We’ve all been there. You Google a business contact, an interviewer, or (let’s be honest) a prospective date, and the only thing of relevance in the search results is a LinkedIn profile. And unfortunately, there’s frustratingly little you can learn from that besides a person’s employer, job title, and (yawn) membership in professional associations.

If you’re in the market for real insight into someone’s personality, the LinkedIn snoozefest isn’t going to cut it. Without exposure to this person’s true character, you’re marooned in a digital wasteland, thirsting for any droplet of individual flavor. I call it the LinkedIn Desert.

Think about it: when people look for you online, are they stranded in the Desert?  If you want to tell someone—or the world—who you really are, your resume will never be enough. By definition, it’s standardized, limiting, and devoid of character. In a digital age capable of 280 high-definition pixels per inch, your resume draws you as a stick figure with a graduation cap. It’s time for a change.

Put it All Out There

Let’s face it, there are plenty of liberal arts grads with consulting experience. But how many of them have run a marathon on every continent or won a salsa dancing competition? Scanning the bottom of a resume, where a brave few include interests and so-called “non-professional” pursuits, can surface all kinds of colorful tidbits about someone—from a yoga certification to a motorcycle affinity to a sustainable food blog. So, why is this tiny section—which arguably says the most about who you are—relegated to the bottom of the resume or omitted altogether?

Opening yourself up and sharing your distinguishing qualities can give you a leg up over another candidate in an interview or facilitate an introduction to someone you admire. Sure, you might be nervous about revealing too much of yourself online. But increasingly, the world is going digital, and you won’t  be able to hide. It’s up to you to take the reins on your online identity, and there’s no better time than now.

Digitize Your Life

If you’ve shied away from Twitter or WordPress because you think no one wants to read self-indulgent diatribes about your latest break-up or hear about your trip to the grocery store, you’re right. Developing your identity online requires meaningful curation to reflect who you are, not just what you ate for lunch.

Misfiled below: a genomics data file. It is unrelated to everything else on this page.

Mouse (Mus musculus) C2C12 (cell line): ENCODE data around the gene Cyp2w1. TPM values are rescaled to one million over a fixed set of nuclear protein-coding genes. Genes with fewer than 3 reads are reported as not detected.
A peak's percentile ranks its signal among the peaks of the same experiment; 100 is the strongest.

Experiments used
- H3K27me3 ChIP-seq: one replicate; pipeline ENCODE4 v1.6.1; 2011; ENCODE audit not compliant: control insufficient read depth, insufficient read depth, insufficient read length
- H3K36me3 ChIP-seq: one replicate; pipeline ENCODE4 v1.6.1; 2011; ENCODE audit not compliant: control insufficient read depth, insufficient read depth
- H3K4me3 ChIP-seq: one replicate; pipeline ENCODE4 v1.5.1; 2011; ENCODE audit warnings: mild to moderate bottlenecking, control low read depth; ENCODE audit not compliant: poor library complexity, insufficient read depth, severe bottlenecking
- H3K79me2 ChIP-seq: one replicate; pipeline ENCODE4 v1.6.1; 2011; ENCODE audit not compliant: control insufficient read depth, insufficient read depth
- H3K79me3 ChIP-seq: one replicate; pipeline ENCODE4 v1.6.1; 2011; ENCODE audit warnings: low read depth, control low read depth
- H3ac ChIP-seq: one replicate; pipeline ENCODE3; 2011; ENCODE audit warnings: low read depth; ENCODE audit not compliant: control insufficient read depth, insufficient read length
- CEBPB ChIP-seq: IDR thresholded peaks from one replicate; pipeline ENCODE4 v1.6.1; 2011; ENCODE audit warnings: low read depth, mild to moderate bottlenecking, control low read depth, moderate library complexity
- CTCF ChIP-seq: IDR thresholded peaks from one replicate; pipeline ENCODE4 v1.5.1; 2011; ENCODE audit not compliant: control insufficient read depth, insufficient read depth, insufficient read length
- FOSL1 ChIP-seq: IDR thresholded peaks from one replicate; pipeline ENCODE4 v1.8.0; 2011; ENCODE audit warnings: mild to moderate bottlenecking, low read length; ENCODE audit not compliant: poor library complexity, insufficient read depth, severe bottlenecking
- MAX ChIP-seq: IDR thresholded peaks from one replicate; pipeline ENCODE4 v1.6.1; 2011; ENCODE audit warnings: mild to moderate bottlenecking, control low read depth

But social technology has opened the door to a whole new world of self expression, and there are scores of digital tools to help you come alive online effectively. Here are a few ways to get started.

  • Show the Real You: Consider starting a blog, setting up a Twitter account, or sharing a Flickr album. Not only will it help you explore your own identity, but it’ll be a refreshing treat for the next person who Googles you.
    • Share Your Stuff: If you’re into reading, why not set up a “bookshelf” on Goodreads? Musician? Give SoundCloud a try.  If making things by hand is more your style, an Etsy page might be up your alley.
      • Create a Collection: If your preference is to consume rather than create, a Tumblr or Pinterest account allows you to collect and share content that is meaningful to you.
        • Upgrade your Resume: Don’t get me wrong, resumes are still important. There will always be a place for work experience and education. But imaginative startups like Vizualize.me and Zerply are embracing the importance of design and creating new ways to share resume information, so you can express yourself even when covering the basics.
        • Of course, using social technology is a two-way street. Creating an online presence gives you a voice, and if you act foolishly, you can get yourself into trouble. But when cultivated thoughtfully, an authentic online identity adds richness to your character, making you a more interesting job candidate, professional contact, and digital citizen.

          With a dearth of female role models in technology and entrepreneurship, Gen Y faces a challenging question: what does it mean to be a woman in the digital age? In "The Download," Anneke Jong explores the new ways that young women engage with technology to pursue their passions, curate their personal brands, and develop a new paradigm for the female identity. Read more every other Friday.

          Photo courtesy of Pete O'Shea.